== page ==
Does a mechanical watch really define time?
High frequency and low frequency clocks
"We explain the difference"
The frequency is one of the most important properties of a mechanical watch movement and not only influences precision and power reserve, but also the wear and tear and robustness of the time indicator. But what exactly is the difference between high and low frequency calibers? We explain the concept of the beat rate, whether high frequencies really always mean better accuracy and why low frequency clocks can sometimes be beneficial.
Frequencies and semi-oscillations: the relationship
If you rummage through the product descriptions of hand-wound or automatic watches, you will always come across the indication of the half-oscillations per hour. What experienced collectors are more familiar with than tire pressure in a car often confronts new watch enthusiasts with the question of what exactly it means. The principle of semi-oscillations is easy to explain: they indicate how often the balance wheel moves back and forth per hour. Because every back and forth movement of the balance wheel is accompanied by a tick of the second hand, the number of beats per second is automatically determined. An example: If we are talking about 28,800 vibrations per hour, the second hand makes 28,800 ticks per hour - which corresponds to exactly 8 beats (= 28,800 / 3,600) per second. The higher the number of strokes, the smoother the movement of the pointer seems.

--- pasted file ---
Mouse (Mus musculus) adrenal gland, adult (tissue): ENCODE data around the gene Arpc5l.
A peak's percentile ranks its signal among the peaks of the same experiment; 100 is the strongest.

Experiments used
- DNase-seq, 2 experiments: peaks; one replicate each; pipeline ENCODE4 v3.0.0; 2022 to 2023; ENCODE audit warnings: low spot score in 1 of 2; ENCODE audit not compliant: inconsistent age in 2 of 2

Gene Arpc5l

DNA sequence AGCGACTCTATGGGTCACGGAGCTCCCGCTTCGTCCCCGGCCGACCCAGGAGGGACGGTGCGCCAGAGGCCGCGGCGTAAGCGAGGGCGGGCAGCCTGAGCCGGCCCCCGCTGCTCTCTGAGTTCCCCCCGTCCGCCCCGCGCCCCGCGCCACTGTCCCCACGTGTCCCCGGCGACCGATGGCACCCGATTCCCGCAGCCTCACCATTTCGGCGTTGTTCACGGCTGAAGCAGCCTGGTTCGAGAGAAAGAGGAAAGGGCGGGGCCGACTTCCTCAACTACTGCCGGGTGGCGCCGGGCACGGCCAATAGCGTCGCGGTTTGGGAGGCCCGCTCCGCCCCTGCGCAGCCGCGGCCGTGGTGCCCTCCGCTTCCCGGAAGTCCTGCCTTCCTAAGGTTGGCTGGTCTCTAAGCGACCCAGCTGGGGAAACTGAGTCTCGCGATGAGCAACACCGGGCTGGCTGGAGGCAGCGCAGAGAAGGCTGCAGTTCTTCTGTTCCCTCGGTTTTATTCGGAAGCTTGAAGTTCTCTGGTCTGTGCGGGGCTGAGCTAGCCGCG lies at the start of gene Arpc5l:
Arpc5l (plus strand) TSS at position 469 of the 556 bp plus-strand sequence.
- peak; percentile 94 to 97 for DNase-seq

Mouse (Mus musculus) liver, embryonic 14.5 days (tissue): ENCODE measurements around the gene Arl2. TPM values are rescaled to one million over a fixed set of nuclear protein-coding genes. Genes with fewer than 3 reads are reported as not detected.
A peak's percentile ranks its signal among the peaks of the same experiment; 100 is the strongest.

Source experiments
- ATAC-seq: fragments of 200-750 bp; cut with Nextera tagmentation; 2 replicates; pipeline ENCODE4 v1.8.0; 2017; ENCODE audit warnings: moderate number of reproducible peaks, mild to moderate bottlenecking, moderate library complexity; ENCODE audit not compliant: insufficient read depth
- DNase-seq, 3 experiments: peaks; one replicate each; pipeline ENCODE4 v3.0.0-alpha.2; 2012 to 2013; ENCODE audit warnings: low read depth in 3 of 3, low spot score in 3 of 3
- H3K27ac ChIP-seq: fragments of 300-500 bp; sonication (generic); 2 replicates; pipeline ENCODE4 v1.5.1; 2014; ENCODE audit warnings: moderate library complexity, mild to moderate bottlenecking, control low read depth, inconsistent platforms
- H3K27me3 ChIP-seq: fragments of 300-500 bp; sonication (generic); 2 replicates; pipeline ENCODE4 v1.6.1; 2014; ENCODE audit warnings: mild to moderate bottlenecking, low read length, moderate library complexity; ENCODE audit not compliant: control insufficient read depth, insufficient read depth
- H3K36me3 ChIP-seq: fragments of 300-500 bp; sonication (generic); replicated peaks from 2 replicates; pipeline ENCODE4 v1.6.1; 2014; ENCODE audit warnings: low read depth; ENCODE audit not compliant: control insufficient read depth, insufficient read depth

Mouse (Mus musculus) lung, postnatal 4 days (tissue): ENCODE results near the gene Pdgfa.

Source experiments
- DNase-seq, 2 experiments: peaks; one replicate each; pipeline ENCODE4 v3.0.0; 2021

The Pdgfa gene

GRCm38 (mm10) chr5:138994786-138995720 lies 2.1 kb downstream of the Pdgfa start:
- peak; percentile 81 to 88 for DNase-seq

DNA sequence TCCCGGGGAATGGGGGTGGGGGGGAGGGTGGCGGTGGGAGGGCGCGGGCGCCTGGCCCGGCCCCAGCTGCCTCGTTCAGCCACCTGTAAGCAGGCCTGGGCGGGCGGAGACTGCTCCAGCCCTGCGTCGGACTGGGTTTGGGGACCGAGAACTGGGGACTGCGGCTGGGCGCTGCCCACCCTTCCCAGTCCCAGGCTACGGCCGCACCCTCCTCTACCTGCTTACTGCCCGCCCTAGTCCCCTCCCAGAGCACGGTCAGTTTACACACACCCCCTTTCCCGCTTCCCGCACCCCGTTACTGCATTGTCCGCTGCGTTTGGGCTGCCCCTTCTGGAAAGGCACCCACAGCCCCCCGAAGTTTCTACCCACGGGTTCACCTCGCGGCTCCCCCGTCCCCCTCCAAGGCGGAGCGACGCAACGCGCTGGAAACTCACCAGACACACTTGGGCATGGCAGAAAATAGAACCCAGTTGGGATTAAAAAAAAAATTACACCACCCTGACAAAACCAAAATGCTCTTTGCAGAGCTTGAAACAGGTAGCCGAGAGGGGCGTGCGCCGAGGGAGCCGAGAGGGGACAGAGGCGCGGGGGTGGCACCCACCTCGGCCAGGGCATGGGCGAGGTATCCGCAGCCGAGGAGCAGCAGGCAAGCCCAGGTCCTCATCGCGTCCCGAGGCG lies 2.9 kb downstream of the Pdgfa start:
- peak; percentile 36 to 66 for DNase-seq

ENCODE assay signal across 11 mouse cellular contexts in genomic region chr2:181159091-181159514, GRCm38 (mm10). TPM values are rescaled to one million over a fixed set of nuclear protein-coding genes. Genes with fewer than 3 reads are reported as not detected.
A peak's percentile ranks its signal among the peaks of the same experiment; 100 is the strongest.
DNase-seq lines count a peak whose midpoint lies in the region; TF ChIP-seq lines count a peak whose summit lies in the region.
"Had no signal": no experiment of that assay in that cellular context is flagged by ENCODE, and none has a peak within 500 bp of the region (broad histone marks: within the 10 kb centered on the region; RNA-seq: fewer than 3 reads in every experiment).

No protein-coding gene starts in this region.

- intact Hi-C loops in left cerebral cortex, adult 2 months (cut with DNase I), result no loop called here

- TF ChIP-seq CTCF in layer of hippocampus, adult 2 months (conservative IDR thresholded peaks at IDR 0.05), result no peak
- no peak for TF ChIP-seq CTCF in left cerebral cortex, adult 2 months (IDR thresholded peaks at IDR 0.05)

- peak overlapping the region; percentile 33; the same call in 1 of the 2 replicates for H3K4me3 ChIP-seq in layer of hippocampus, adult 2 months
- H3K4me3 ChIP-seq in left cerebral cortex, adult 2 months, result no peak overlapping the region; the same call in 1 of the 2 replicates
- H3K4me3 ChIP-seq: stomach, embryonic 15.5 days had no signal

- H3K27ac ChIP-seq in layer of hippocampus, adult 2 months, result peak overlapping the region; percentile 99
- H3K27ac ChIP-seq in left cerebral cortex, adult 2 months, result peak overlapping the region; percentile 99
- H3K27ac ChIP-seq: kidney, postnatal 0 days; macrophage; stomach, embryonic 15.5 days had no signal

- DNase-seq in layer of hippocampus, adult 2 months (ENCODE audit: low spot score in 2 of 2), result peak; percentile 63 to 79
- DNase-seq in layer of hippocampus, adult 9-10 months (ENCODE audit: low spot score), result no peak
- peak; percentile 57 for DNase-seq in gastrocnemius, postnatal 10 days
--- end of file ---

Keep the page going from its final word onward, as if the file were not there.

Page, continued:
The frequency specification in Hertz (Hz) is just another form of representation and can be derived directly from the semi-oscillations of the clockwork. But be careful: Because Hertz numbers always reflect the amount of whole oscillations per second, they are by definition exactly half as large as the amount of half oscillations. 8 beats per second correspond to 4 Hz. Other common specifications are 2.5 Hz, 3 Hz and 5 Hz, which correspond to 18,000, 21,600 and 36,000 vibrations per hour. One would intuitively assume that the precision of the caliber increases with the number of strokes - after all, quartz watches tick with unbelievable frequencies of over 30,000 Hz and are known to be much more accurate than mechanical time indicators.